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Articles from RINGS - ENGAGEMENT (215 Articles)

Gold on the go
Gold on the go
 










Gold on the go

The "Little Gems" bulletin board is filled with weird and wonderful snippets about the world of jewellery.
Gold on the go
A German company has unveiled Gold to Go, the world's first gold-vending machine, for millionaires who need gold bars on the run.

The luxurious, 24-carat gold-plated ATM-style machine is situated at the Emirates Palace in Abu Dhabi, Dubai, and is the brainchild of German entrepreneur and Ex Oriente Lux AG CEO, Thomas Geissler.

The machine dispenses a range of 24-carat gold trinkets, from bars up to one ounce in weight and gold coins, and derives its prices by scanning the market every 10 seconds.

"What could be more fitting than pure gold after a stay in such an exclusive atmosphere?" Geissler told the Associated Press.

Although the machines can be fitted to dispense other precious metals, such as silver and platinum, Geissler does not envision refitting one to distribute diamonds.

"Ten seconds after you buy them, they're worth half the price," he said.

The machine is armed with a variety of security measures, including anti-money laundering software. If the machine's software fails or there is interference of any kind, it will automatically shut down to prevent theft.

Hair today
Eco-conscious brides and grooms can now celebrate their love with the DNA2Diamond, a lab-created diamond that uses the hair of the couple as a carbon source.

According to PR-inside.com, the diamonds range in weight from 0.25 carats to 2 carats, and come in a variety of cuts and colours, including red, cognac and blue.

Each DNA2Diamond takes 70 days to create, after which it is embedded in an engagement ring.

Lab-created diamonds do not negatively impact the environment to the extent that mined diamonds do, making them a popular "green" choice, the company claims.

GIA trains cops
In a move that Australia would do well to emulate, the Gemological Institute of America (GIA) gave special agents and detectives from international law enforcement agencies a two-week gemmology crash course in May this year.

The course was held at the GIA Carlsbad campus in California at the request of the Federal Bureau of Investigation (FBI), where the group was exposed to a broad range of gemstone topics, including how to use gemmological tools, the Four Cs, synthetics, colour treatments, and the Kimberley Process.

Working with law enforcement officials is a very important aspect of GIA's mission to protect the public trust, said GIA president Donna Baker: "It is imperative that we work with these detectives and special agents on the front lines of fast-moving gem crimes."

Faberge: back to basics
Luxury firm Faberge will release a new collection of more conventional jewellery after some customers requested bigger gems after viewing the company's initial mosaic-style pieces.

The revived firm, famous for designing elaborate jewel-encrusted eggs for Russian Tzars, relaunched in September 2009 with an initial collection.

According to Brian Gilbertson, chairman of Faberge part-owner Pallinghurst Resources, a second collection will appear this year.

"We've had feedback [on the initial collection], ‘These are amazing pieces, but I want that big diamond stuck in it like my mother had'," Gilbertson told Reuters.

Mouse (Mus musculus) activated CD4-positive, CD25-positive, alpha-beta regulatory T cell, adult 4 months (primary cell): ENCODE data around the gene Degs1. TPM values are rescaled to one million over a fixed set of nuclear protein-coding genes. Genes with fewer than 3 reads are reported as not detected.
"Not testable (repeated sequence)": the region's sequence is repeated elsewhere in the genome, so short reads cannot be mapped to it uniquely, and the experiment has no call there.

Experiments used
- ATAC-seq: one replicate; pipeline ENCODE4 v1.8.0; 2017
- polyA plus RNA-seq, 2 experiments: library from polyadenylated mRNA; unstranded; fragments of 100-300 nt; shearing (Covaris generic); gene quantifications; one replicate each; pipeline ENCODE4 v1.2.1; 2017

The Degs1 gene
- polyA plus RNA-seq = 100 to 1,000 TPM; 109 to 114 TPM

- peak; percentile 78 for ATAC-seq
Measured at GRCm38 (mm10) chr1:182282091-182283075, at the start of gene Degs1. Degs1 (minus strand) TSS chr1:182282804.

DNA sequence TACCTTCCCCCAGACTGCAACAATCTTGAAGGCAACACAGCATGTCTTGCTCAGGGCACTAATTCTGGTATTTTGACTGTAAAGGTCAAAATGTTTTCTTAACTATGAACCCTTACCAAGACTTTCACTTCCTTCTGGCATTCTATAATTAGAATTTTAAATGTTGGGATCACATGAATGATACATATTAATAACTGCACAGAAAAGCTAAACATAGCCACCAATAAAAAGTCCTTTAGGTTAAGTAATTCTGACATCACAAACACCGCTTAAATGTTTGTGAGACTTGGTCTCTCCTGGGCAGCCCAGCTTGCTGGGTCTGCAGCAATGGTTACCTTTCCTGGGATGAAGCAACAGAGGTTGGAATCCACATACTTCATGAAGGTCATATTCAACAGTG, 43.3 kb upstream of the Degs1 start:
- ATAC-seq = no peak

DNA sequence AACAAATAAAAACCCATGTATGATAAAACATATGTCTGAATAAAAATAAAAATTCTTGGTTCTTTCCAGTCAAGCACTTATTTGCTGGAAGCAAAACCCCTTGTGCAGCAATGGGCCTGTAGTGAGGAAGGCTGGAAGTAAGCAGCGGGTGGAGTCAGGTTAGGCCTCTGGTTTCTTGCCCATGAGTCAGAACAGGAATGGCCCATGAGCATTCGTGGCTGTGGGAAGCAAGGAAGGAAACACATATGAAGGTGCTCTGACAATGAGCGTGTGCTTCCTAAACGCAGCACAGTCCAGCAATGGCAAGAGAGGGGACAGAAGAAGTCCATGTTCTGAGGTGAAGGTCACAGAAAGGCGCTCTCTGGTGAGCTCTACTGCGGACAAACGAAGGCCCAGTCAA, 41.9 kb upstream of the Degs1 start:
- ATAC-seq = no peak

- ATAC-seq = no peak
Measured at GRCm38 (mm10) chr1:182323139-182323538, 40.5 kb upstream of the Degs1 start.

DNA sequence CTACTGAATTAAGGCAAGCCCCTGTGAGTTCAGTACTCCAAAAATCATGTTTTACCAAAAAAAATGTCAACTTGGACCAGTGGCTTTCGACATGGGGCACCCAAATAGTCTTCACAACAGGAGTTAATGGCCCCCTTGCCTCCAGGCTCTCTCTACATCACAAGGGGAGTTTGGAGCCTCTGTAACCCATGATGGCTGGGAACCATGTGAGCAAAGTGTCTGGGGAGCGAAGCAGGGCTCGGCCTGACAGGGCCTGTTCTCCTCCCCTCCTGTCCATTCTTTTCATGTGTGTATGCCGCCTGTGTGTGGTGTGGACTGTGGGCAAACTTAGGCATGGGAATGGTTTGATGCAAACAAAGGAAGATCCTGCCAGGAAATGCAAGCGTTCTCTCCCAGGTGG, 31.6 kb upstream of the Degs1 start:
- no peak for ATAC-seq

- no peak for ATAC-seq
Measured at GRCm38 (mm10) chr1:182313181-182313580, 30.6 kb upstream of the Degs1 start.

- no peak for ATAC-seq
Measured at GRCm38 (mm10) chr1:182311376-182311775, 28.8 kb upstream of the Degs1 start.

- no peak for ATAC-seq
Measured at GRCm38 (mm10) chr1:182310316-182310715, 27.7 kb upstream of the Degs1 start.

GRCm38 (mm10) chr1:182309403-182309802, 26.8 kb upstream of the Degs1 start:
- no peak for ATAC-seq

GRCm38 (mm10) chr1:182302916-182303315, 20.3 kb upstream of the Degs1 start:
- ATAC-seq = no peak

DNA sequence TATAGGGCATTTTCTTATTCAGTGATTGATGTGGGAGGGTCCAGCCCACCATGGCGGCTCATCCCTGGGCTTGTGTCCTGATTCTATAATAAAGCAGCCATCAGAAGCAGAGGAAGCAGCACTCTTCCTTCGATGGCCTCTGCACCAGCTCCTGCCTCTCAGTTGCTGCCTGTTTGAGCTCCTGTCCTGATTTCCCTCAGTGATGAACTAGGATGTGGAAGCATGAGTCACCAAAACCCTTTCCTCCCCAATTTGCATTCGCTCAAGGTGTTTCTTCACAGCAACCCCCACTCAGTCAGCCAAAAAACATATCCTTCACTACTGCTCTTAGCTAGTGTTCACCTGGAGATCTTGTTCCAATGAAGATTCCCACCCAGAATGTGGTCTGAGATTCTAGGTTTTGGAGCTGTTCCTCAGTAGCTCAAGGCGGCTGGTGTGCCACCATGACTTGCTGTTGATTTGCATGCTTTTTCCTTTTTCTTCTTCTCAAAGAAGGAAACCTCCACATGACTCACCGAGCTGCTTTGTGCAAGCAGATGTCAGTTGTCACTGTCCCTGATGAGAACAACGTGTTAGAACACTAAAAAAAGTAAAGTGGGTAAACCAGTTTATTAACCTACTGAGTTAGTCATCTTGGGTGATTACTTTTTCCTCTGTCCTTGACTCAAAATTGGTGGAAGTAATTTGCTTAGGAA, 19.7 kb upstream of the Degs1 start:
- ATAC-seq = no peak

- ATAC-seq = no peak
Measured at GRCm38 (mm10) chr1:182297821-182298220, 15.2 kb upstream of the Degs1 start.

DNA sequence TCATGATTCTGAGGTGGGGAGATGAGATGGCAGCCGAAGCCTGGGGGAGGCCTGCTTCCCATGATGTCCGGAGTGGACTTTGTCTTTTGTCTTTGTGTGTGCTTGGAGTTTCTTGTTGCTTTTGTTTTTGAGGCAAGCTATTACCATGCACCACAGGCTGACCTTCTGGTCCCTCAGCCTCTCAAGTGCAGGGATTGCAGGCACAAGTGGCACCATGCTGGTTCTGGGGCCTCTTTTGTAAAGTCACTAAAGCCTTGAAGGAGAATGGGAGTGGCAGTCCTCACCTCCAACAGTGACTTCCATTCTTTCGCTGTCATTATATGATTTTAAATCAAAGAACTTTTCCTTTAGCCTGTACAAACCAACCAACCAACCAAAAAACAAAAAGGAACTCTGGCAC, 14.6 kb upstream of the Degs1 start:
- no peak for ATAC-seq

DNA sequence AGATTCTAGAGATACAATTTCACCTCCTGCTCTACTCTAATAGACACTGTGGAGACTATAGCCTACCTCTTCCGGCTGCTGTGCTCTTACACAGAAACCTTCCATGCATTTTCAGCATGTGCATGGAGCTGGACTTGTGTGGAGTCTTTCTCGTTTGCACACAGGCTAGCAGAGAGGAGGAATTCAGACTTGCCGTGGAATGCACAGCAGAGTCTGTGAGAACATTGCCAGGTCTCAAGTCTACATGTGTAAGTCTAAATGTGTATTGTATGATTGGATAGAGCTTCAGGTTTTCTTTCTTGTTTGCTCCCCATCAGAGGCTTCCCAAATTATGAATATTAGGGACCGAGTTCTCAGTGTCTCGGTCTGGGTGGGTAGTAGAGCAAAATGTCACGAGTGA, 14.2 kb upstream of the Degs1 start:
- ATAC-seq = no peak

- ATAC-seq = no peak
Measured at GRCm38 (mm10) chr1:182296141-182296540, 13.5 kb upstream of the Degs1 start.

Emeralds for elephants
In association with the World Land Trust, emerald mining company Gemfields has collaborated with eight international jewellery designers to create a collection of bespoke emerald jewellery to raise funds for elephants in India.

Over two-hundred elephant statues are on display around London from May through July, headed by UK jeweller Sabine Roemer's "Emerald Queen", a life-size fibreglass elephant decorated with Zambian emerald dust and a 679-carat emerald headdress.

The accompanying collection of custom-made emerald rings and necklaces will be showcased in Selfridges' Wonder Room, and will be auctioned off in mid-July.

Pricey piece of pork
A gemstone that resembles a piece of pork has been discovered in a river in Luoyang, China, according to the Epoch Times.

Completely natural, the 23-kg, yellow-jade gemstone consists mainly of quartz and has layers of colour identical to the layers of flesh and bone found in roast pork.

The gem was displayed in the 6th China (Shenzhen) International Cultural Industries Fair in May.

Sex and the Swarovski
More than 800 Swarovski brand boutiques around the world will be decorated with a Sex and the City 2 theme to celebrate the brand's jewellery featured in the film.

Stores will feature the pieces that appear in the movie, inviting fans to copy the looks of their favourite characters.

The initiative coincides with the launch of Swarovski's first sterling silver line, the aptly-named Manhattan Collection.

Designs create a black-and-white motif by combining sterling silver and black cz stones.

Bloody expensive ring
Author Stephenie Meyer's description of the engagement ring in her vampire romance series has been turned into a real piece of jewellery up for purchase by fans.

Meyer co-designed the ring with jewellers at the Infinite Jewelry Co.

The item will be available in three prices: "fashion" for $US35, "fine" for $US479, and "genuine" for a real diamond ring in 14-carat gold priced at $US1979.

Solid gold iPad
Luxury design company Stuart Hughes has released ten 22-carat gold iPads encrusted with 25.5 carats of flawless diamonds.

Priced at $US192,000, the Gold iPad Supreme weighs a whopping 2,100gm, has Wi-Fi and 3G, and can store up to 64Gb of data.

"This luxurious iPad's appearance is outstanding even down to the precise polishing to reveal its beautiful, harmonious appearance," the company's official website says.










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Monday, 19 August, 2019 07:35pm
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